Scientists think that having an active social life can lower the risk of developing diabetes
In a wide-ranging study, scientists found that people who went out to clubs or mixed in groups significantly reduced their chances of suffering from the potentially deadly Type 2 diabetes.
And those who were socially isolated were much more likely to be diagnosed with the condition than those with larger social networks.
The discovery could pave the way for a radical rethink about the possible benefits of certain lifestyle changes, which could ultimately reduce the number of people developing the deadly condition.
The team of researchers found that a lack of participation in clubs or other social groups was associated with a massive 112 per cent higher odds of type 2 diabetes in women.
In men, lack of social participation was associated with 42 per cent higher odds of type 2 diabetes, the research carried out in the Netherlands found.
Men living alone were even more prone to the condition, with some 94 per cent higher odds of type 2 diabetes.
The figures are particularly alarming with growing numbers of people in the UK living alone – currently around 7.7 million, with the majority of these being women.
Dr Miranda Schram, part of the team from Maastricht University, said: “High-risk groups for type 2 diabetes should broaden their network and should be encouraged to make new friends, as well as become members of a club, such as a volunteer organisation, sports club or discussion group.
Research suggests that socially isolated people were much more likely to be diagnosed with diabetes
“As men living alone seem to be at a higher risk for the development of type 2 diabetes, they should become recognised as a high-risk group in health care.
“In addition, social network size and participation in social activities may eventually be used as indicators of diabetes risk.”
In the UK, around four million people now have diabetes, with 90 per cent suffering from Type 2.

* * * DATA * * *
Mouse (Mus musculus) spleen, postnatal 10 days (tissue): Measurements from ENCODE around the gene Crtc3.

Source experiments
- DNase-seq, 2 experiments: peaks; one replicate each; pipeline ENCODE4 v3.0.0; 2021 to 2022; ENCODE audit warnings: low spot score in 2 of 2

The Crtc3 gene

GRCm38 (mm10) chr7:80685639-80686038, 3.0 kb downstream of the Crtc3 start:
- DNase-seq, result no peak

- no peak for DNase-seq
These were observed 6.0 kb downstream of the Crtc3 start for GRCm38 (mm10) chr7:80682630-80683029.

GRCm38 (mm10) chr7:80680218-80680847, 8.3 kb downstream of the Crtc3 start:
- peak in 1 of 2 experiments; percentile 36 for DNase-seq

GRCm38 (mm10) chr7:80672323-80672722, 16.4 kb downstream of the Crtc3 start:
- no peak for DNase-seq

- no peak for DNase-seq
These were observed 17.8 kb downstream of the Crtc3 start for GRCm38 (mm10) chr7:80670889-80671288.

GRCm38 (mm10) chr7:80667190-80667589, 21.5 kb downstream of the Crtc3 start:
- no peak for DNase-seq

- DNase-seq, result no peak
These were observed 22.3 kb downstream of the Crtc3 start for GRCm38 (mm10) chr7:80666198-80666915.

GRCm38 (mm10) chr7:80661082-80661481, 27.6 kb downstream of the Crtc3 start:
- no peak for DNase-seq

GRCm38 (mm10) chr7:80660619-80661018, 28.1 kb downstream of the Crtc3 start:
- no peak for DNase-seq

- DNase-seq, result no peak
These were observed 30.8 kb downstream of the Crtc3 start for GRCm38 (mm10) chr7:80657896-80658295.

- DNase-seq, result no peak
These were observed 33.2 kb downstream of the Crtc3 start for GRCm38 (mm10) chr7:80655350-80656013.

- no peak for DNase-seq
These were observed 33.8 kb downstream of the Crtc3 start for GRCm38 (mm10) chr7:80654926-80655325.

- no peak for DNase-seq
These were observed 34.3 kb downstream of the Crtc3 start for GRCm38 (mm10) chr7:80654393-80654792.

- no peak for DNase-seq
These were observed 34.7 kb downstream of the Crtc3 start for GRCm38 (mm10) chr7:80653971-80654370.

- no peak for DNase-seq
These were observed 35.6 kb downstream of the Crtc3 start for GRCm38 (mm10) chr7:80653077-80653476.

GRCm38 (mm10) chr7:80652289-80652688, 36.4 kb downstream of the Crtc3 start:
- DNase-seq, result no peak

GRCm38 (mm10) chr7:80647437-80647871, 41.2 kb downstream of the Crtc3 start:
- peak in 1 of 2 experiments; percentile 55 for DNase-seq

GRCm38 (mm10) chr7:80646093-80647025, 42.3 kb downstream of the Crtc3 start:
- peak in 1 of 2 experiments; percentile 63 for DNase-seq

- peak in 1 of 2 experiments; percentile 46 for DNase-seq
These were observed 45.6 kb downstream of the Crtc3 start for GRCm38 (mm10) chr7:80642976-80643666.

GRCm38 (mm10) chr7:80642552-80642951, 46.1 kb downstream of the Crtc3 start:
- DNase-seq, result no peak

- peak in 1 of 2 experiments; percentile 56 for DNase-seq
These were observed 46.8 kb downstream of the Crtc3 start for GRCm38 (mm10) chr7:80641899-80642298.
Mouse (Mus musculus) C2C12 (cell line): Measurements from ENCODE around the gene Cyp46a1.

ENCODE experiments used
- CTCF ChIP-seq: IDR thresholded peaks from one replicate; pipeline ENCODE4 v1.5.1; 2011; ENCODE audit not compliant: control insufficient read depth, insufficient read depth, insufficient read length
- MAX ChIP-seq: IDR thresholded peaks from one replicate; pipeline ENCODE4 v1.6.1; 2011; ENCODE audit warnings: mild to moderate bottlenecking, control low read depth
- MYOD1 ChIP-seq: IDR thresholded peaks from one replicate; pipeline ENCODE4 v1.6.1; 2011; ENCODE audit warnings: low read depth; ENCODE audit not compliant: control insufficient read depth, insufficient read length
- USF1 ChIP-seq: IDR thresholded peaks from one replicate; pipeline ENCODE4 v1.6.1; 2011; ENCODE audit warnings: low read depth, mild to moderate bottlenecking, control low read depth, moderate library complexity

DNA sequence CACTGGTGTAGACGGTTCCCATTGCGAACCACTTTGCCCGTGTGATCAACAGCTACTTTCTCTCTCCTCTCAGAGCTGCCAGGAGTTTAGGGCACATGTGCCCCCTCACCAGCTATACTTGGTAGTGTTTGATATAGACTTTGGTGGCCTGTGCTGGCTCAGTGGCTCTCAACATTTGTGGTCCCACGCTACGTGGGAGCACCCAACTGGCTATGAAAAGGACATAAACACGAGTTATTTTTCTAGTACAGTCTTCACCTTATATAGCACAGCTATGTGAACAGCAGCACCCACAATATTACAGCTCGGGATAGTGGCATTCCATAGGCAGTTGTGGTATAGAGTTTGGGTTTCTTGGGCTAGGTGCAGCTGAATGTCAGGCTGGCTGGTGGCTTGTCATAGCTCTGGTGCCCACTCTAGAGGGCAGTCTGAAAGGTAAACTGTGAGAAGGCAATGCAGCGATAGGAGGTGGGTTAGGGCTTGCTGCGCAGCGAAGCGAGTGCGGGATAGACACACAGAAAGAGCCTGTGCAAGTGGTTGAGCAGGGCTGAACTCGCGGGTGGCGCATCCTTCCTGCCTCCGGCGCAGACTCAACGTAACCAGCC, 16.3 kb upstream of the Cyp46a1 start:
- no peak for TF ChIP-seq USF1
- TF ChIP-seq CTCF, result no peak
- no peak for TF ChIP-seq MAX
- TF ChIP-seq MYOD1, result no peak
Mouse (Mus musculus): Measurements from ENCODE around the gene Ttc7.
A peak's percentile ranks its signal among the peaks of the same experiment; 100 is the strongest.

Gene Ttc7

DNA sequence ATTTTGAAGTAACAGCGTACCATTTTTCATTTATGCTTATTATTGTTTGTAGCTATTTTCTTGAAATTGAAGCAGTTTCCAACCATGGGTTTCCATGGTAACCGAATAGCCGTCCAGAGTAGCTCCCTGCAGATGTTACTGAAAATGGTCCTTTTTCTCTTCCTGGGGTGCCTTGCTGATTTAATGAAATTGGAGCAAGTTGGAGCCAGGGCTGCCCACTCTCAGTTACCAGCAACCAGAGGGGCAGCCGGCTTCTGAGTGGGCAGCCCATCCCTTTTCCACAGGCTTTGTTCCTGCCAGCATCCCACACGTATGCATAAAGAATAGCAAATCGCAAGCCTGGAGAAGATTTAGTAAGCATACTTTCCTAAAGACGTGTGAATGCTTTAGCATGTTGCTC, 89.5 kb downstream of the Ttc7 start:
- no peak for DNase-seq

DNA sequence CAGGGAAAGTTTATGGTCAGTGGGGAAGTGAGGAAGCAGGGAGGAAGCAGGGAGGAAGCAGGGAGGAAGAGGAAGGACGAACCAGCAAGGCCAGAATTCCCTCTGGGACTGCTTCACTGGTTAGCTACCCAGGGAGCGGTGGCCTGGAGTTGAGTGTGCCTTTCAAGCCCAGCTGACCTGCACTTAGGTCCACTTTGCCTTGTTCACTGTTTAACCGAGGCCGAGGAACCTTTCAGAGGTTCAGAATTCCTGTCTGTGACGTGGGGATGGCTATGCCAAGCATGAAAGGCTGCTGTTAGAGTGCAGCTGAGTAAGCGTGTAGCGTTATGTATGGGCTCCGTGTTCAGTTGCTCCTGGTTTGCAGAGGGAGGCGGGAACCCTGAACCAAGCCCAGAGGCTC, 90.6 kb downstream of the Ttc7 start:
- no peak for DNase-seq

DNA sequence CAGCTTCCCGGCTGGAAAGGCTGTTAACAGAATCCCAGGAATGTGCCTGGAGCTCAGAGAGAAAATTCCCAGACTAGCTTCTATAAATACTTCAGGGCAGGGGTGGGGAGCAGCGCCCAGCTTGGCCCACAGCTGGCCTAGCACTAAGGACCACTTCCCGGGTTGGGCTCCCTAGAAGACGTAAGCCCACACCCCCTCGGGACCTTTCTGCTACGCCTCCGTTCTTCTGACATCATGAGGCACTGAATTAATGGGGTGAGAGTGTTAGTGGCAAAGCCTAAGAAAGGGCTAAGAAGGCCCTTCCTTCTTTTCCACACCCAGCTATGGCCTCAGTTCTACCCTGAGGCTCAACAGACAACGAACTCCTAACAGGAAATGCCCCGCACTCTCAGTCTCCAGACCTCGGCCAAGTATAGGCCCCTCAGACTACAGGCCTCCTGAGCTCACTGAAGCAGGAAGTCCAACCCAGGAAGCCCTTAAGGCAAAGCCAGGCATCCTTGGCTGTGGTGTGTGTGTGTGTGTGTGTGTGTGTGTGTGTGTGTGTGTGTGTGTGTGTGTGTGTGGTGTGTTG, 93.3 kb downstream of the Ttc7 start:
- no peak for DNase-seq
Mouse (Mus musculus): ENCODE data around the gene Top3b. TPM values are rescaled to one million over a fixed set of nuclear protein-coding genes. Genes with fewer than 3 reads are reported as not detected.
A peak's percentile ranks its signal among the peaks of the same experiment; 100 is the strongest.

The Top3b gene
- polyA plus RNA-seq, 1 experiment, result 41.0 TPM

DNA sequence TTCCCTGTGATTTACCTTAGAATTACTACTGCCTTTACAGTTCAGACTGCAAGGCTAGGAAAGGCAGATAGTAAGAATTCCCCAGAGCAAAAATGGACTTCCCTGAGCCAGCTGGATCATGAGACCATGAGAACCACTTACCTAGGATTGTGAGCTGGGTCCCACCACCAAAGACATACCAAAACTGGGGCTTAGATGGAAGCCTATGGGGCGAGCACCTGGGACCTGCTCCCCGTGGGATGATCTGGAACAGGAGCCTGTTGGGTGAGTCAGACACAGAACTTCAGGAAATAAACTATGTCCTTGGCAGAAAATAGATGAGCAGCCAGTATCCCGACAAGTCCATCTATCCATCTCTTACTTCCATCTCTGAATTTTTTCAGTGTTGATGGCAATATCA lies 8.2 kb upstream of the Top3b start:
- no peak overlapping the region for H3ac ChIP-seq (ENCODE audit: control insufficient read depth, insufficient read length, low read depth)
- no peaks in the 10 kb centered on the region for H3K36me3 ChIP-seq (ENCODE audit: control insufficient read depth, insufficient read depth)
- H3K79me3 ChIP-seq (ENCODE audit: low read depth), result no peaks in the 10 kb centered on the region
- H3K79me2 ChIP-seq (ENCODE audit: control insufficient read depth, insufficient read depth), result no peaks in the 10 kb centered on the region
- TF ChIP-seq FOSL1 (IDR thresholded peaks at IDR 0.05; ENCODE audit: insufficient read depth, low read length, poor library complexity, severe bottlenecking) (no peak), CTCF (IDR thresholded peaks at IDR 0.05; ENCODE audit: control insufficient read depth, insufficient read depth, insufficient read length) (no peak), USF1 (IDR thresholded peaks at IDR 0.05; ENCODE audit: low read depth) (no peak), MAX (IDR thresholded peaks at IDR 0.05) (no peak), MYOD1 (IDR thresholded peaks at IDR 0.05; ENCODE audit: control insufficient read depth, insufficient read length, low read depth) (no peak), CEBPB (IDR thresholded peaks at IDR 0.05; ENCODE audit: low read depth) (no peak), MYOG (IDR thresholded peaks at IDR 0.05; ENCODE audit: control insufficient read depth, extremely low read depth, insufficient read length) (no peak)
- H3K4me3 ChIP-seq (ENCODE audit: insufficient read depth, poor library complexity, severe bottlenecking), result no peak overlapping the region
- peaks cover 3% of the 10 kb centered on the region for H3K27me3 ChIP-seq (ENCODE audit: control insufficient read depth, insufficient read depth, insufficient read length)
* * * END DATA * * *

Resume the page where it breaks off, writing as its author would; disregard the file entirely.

Type 1 is an auto-immune disease which cannot currently be cured.
An estimated 549,000 people in Britain have Type 2 diabetes but are not aware of it
But Type 2 can be avoided by making lifestyle changes such as taking more exercise, eating a healthy diet and now according to the new study, socialising.
At present, an estimated 549,000 people in Britain also have Type 2 diabetes but are not aware of it.
And experts have warned that Britain is sitting on a diabetes timebomb with the number of prescriptions for type 2 sufferers rising by a third in five years from 26 million to 35 million.
Analysis of the shocking figures also revealed there are hotspots for the disease in London and Lincolnshire, with the London borough of Newham having twice the national average of prescriptions.
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Our findings support the idea that resolving social isolation may help prevent the development of type 2 diabetes
But experts say that with simple dietary changes, along with more exercise, could prevent huge number of Type 2 sufferers.
Lead author of the new study, Stephanie Brinkhues warned that the findings highlighted how people living lonely solitary lives were more prone to developing type 2 diabetes – a metabolic disorder that results in hyperglycemia (high blood glucose levels).
She explained: “We are the first to determine the association of a broad range of social network characteristics – such as social support, network size or type of relationships – with different stages of type 2 diabetes.
“Our findings support the idea that resolving social isolation may help prevent the development of type 2 diabetes.”
However, she pointed out that the study still did not entirely allow for cause and effect, as early changes in glucose metabolism may cause people to feel tired and unwell, which could explain why individuals limit their social participation.
Last night, UK research bodies into the killer condition gave a cautious welcome to the findings of the new study, but also stressed more needed to be done to understand the links between social isolation and diabetes.
Emma Elvin, Diabetes UK Clinical Advisor, said: “Type 2 diabetes is a very complex condition and there are a number of genetic and environmental factors that increase a person’s risk, such as family history, age and being overweight.”
But she added: “We don’t yet fully understand the link between Type 2 diabetes and social isolation, and whether it could be a factor.
“Social isolation might increase the risk of Type 2 diabetes, but equally having Type 2 diabetes might lead to people becoming less socially active.
“What we do know is that the best way to reduce your risk of Type 2 diabetes is by maintaining a healthy weight through a balanced diet and regular exercise.
”The study, which involved 2,861 participants, is published in the open access journal BMC Public Health.